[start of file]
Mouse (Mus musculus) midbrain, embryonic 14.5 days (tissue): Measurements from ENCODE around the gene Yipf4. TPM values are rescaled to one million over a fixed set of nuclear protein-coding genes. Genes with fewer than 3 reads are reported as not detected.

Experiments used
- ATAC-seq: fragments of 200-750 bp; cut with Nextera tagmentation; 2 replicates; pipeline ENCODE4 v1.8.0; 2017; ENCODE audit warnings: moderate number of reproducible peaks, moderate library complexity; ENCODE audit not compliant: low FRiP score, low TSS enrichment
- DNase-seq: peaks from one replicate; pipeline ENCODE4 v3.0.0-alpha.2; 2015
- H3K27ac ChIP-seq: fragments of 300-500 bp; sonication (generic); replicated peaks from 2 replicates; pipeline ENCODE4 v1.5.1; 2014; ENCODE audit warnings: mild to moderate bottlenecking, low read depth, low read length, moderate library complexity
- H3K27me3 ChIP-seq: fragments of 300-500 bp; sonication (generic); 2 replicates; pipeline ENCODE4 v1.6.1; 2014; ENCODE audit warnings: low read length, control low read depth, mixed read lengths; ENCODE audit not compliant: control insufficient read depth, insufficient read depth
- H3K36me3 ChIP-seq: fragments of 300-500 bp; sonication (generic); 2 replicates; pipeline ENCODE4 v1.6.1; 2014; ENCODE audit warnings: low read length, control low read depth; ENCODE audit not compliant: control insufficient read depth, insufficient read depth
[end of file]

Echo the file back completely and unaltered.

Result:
Mouse (Mus musculus) midbrain, embryonic 14.5 days (tissue): Measurements from ENCODE around the gene Yipf4. TPM values are rescaled to one million over a fixed set of nuclear protein-coding genes. Genes with fewer than 3 reads are reported as not detected.

Experiments used
- ATAC-seq: fragments of 200-750 bp; cut with Nextera tagmentation; 2 replicates; pipeline ENCODE4 v1.8.0; 2017; ENCODE audit warnings: moderate number of reproducible peaks, moderate library complexity; ENCODE audit not compliant: low FRiP score, low TSS enrichment
- DNase-seq: peaks from one replicate; pipeline ENCODE4 v3.0.0-alpha.2; 2015
- H3K27ac ChIP-seq: fragments of 300-500 bp; sonication (generic); replicated peaks from 2 replicates; pipeline ENCODE4 v1.5.1; 2014; ENCODE audit warnings: mild to moderate bottlenecking, low read depth, low read length, moderate library complexity
- H3K27me3 ChIP-seq: fragments of 300-500 bp; sonication (generic); 2 replicates; pipeline ENCODE4 v1.6.1; 2014; ENCODE audit warnings: low read length, control low read depth, mixed read lengths; ENCODE audit not compliant: control insufficient read depth, insufficient read depth
- H3K36me3 ChIP-seq: fragments of 300-500 bp; sonication (generic); 2 replicates; pipeline ENCODE4 v1.6.1; 2014; ENCODE audit warnings: low read length, control low read depth; ENCODE audit not compliant: control insufficient read depth, insufficient read depth